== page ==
In the late 1980s, the real estate market in New England had already begun to decline, as many of the bank’s loans to local developers and real estate investors went into default. As losses mounted, the bank and its subsidiaries were unable to raise sufficient capital to cover the liabilities, and were ultimately forced to declare bankruptcy in 1991.
The collapse of the Bank of New England was one of the largest bank failures in U.S. history, as it affected small businesses and job opportunities across northeast USA.
8. Colonial Bank
Colonial Bank was a regional bank headquartered in Montgomery, Alabama, with branches throughout the southeastern United States. It was founded in 1981 and grew rapidly after a series of acquisitions and mergers. By 2009, the bank had more than 340 branches and $25 billion in assets.
Like many other financial institutions at the time, Colonial Bank had significant exposure to the stressed subprime mortgage market, with a number of loans to borrowers with poor credit histories on its sheets. Many of these loans were bundled together into complex securities that were sold to investors around the world, ultimately causing the financial crash of 2008. As the housing market began to collapse, most of these loans defaulted and left Colonial Bank with major losses.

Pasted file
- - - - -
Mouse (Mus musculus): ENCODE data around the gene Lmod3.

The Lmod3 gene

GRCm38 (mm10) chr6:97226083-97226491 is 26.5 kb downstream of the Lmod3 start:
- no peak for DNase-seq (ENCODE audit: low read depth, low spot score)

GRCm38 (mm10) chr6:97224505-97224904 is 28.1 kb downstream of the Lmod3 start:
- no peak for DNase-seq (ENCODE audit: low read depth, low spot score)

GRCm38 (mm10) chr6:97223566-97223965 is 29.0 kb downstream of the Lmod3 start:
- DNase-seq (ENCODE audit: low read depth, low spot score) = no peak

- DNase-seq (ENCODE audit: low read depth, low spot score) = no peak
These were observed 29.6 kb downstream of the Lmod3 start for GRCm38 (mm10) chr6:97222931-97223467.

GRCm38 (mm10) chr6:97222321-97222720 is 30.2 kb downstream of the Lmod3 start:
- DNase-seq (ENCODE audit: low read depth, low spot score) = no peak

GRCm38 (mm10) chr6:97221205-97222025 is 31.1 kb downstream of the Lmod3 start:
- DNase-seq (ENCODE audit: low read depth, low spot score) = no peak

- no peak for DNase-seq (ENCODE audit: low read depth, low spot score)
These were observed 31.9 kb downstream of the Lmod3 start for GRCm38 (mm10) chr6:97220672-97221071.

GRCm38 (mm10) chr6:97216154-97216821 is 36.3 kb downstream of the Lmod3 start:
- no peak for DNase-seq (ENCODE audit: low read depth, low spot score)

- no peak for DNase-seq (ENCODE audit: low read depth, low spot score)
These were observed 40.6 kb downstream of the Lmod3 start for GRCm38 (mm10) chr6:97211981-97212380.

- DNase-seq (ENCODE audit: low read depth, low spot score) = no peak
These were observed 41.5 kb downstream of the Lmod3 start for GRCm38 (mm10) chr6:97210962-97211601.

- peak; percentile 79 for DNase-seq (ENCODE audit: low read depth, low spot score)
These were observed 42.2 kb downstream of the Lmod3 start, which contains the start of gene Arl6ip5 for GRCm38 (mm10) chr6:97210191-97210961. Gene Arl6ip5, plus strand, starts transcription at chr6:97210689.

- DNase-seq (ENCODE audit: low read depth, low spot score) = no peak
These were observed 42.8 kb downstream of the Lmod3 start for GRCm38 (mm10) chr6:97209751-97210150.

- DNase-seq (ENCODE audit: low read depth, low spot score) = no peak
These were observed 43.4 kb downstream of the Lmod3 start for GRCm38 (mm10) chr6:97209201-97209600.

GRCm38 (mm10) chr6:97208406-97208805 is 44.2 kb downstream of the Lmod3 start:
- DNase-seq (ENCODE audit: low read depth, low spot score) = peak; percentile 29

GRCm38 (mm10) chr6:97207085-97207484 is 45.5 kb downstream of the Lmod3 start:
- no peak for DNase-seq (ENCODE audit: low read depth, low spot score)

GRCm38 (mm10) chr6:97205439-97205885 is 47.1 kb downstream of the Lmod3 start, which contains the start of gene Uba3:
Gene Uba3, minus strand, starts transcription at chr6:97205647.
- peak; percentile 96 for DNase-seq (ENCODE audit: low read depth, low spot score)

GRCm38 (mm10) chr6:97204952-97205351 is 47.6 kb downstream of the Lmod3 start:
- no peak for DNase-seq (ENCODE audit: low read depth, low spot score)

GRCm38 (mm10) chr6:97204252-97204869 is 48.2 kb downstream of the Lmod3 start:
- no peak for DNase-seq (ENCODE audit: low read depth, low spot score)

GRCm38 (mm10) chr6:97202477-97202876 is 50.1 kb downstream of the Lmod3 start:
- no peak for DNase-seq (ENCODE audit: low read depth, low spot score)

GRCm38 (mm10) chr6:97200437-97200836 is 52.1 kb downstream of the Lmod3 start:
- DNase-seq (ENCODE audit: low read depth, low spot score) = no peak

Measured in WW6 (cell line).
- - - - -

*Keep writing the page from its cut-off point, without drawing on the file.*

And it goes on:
In August 2009, Colonial Bank was seized by regulators, and all of its assets – totaling about $22 billion – were sold to BB&T Corp.
MCorp was a bank holding company based in Texas. Intended to be a strong regional bank competing with larger national institutions, it quickly grew to become one of the largest banks in Texas, with over $18 billion in assets at the time of its failure.
The primary cause of MCorp’s collapse was its over-reliance on the oil and gas industry, as the company had invested heavily in the energy sector during the 1980s. When the oil market crashed in the mid-1980s, MCorp was left with high losses on its balance sheet, combined with excessive debt to finance its earlier expansion. The bank increasingly found itself unable to service its debt obligations, and was eventually shut down in March, 1989. The collapse of MCorp had many repercussions for the Texan economy, along with a heavy bill for the FDIC to repay their insurers and depositors.